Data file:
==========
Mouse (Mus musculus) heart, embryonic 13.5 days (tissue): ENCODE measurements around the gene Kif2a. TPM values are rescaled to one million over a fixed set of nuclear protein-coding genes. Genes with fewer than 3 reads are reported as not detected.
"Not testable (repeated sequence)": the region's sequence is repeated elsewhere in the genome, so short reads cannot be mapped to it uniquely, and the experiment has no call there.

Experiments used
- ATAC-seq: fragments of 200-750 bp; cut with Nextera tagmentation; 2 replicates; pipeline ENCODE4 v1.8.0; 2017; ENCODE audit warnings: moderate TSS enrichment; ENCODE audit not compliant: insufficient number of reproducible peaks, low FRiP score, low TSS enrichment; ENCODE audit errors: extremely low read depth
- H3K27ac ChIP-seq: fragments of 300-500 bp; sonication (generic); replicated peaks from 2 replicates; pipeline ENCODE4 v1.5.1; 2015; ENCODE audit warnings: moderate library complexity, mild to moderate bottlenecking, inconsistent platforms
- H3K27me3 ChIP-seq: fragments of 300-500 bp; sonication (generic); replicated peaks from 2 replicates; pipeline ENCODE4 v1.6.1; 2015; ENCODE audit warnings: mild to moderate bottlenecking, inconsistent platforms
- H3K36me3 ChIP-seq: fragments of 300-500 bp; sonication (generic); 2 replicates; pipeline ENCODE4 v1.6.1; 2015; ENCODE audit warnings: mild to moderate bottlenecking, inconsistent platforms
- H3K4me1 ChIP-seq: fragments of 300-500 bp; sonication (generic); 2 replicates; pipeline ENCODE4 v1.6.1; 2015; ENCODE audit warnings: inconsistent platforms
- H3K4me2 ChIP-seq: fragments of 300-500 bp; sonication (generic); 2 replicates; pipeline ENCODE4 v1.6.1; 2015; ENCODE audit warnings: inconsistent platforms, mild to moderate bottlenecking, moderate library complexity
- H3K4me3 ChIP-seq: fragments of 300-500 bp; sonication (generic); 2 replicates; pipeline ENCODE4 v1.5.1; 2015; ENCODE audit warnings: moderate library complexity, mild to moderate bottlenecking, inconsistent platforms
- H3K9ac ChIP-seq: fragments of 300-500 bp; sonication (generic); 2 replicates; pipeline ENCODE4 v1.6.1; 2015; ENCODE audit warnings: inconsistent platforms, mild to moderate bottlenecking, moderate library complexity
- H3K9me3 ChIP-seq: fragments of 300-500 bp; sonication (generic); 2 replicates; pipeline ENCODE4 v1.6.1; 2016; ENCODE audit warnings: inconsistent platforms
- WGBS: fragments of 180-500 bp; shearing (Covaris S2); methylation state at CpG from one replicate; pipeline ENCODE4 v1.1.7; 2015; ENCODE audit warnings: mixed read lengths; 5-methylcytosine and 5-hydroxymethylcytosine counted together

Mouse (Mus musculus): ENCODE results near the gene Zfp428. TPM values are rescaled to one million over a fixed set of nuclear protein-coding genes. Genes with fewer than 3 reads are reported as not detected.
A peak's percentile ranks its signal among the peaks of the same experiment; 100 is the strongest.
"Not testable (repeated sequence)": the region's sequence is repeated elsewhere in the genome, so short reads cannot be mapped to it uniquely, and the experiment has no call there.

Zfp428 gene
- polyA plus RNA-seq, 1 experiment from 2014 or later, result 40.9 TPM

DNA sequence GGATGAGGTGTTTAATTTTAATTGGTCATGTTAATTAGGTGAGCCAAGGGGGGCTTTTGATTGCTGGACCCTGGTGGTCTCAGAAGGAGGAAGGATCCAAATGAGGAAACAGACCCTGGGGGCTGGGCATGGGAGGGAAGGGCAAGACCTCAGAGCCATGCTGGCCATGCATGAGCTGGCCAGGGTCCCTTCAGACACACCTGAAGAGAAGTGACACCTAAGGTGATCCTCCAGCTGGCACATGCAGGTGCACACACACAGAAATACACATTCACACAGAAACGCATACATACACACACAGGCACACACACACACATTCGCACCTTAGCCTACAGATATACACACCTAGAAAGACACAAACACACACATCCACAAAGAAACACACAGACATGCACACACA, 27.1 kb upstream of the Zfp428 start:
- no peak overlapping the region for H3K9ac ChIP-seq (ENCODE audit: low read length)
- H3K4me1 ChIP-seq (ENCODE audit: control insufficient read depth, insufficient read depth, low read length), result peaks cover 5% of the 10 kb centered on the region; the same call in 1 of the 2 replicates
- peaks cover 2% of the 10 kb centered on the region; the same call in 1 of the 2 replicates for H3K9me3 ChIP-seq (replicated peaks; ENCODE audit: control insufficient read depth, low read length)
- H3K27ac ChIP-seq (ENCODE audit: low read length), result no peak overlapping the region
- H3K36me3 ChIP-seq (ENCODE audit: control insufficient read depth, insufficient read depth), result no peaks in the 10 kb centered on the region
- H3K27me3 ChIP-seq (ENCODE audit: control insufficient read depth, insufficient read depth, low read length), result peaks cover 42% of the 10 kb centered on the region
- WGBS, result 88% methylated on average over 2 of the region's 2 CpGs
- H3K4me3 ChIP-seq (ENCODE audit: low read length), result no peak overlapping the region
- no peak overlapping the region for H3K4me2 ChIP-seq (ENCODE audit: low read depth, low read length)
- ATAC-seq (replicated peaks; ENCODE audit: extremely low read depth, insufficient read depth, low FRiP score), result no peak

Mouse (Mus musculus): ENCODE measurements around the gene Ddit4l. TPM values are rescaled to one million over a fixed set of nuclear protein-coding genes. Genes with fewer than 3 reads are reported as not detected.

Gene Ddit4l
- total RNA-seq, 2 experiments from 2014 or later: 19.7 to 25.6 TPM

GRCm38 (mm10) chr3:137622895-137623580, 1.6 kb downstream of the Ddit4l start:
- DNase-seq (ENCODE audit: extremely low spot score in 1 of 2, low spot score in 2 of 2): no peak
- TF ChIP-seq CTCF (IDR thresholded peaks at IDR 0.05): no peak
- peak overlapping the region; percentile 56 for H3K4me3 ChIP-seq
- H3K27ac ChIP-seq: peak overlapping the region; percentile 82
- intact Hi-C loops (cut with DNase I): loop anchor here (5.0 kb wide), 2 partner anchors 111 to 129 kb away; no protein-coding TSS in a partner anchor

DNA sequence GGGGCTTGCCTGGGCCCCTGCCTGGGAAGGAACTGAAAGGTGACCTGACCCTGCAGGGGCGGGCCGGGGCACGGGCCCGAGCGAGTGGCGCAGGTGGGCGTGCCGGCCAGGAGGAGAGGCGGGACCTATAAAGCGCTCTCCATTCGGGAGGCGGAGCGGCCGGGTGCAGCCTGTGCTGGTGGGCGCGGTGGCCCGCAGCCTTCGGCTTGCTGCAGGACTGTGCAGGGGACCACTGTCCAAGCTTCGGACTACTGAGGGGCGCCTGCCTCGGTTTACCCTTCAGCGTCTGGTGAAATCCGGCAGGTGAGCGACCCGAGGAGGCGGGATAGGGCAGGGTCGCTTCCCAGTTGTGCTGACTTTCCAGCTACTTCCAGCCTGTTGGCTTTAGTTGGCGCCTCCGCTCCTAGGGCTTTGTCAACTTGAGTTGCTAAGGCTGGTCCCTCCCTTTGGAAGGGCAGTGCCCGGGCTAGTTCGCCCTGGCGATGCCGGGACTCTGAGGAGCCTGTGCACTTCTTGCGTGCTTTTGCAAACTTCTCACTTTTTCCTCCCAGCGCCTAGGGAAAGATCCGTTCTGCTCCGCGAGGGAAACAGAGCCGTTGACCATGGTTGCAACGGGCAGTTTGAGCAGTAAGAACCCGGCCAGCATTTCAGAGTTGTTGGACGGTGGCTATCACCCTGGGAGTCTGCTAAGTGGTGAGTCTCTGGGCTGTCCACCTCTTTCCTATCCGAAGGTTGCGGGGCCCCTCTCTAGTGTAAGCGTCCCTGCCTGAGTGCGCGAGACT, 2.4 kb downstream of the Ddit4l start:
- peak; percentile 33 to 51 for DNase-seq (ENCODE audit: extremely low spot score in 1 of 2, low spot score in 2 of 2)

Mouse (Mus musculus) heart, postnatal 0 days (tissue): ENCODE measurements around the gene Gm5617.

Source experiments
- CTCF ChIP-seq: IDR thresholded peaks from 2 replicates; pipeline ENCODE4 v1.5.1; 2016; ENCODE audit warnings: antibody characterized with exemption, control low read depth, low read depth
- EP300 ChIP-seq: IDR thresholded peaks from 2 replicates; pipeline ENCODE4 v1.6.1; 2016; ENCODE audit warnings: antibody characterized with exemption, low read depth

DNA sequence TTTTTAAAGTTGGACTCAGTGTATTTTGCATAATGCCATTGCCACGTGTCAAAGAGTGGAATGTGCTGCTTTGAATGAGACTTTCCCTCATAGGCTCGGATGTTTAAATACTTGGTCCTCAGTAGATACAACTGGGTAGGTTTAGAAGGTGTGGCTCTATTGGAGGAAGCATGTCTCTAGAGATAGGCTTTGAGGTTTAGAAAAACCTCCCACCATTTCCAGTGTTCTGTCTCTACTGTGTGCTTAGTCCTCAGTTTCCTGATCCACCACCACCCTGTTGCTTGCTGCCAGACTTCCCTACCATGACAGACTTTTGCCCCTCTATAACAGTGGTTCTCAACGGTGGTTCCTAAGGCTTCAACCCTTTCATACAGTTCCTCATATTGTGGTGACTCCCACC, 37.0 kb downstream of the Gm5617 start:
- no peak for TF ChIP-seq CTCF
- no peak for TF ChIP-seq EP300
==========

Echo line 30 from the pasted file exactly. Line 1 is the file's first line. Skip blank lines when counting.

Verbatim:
Mouse (Mus musculus): ENCODE measurements around the gene Ddit4l. TPM values are rescaled to one million over a fixed set of nuclear protein-coding genes. Genes with fewer than 3 reads are reported as not detected.